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A Dentist Explains How Dental Fillings Have Improved Over the Years

May 8, 2019

Filed under: Uncategorized — pontevedra @ 6:30 pm
White, silver, and gold dental fillings

For much of human history, there wasn’t a reliable way to repair dental damage like cavities or fractures. With modern dentistry, a tooth’s function and appearance can be safely restored with a dental filling. And although metal fillings were the only option for many years, tooth-colored materials came along several decades ago and made fillings better than ever. Keep reading to learn how high-quality dental fillings benefit you and how this procedure has changed!

Importance of Repairing Damaged Teeth With Fillings

Cavities, toothaches, and fractures only get worse with time if they aren’t treated and, in some cases, even lead to tooth loss. Dental fillings repair these kinds of damage so you can continue using your teeth for many years.

In addition, it’s important to realize that cavities are actually a type of infection that can spread to other areas of your body and become dangerous or even life-threatening in severe cases. Like any infection, it’s important to take care of cavities early on.

How Have Fillings Changed?

Up until about 35 years ago, dentists were limited by the number of materials available. Primarily, a mixture of various metals was used, including silver and mercury. Called amalgam fillings, they’re held in place with mechanical retention, so a dentist must remove more of your existing tooth structure to “wedge” the material into your tooth.

Dentists prefer to conserve as much of your own teeth as possible and, while amalgam fillings are quite strong, they simply aren’t as conservative as tooth-colored fillings. But that’s not the only benefit of this more modern material!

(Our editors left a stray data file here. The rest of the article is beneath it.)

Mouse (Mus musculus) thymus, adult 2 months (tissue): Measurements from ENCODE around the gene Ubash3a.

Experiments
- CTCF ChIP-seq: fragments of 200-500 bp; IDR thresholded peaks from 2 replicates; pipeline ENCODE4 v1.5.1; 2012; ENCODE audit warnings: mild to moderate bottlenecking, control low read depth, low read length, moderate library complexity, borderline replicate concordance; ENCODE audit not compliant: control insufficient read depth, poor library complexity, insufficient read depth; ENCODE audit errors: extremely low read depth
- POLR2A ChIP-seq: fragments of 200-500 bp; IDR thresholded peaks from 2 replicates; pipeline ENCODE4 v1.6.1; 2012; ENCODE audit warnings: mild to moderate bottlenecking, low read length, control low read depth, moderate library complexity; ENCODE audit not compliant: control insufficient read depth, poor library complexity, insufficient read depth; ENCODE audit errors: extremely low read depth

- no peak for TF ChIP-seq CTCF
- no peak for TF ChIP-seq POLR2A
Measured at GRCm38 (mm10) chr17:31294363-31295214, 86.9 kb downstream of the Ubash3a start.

What Are the Benefits of Tooth-Colored Restorations?

Tooth-colored fillings use a composite material that’s made of a bio-compatible mixture of plastic, silica, and glass ionomer. Here are some of the benefits they provide:

  • Tooth-colored fillings form a long-lasting bond with the surrounding tooth structure, so they don’t need to be any larger than absolutely necessary.
  • Some people are concerned about the risks of mercury to their overall health, which composite material doesn’t contain.
  • Metal fillings can lead to cracks and fractures in your teeth over time. This occurs because metal expands and contracts rapidly in response to hot and cold, putting considerable pressure on a tooth. Composite material “flexes” more like natural enamel so you won’t have this risk.
  • Composite fillings have smoother edges that don’t accumulate plaque as easily.

Along with so many other aspects of dentistry, dental fillings have only gotten better in recent years. They not only look and feel great, but they’re better for your oral health as well! 

About the Author

Dr. Eric Townsend is a general, cosmetic, and restorative dentist with several decades of experience. He’s seen how dentistry has changed over the years and loves offering his patients the benefits of new materials and technology as they become available. If you have any other questions about dental fillings, he can be reached via his website.

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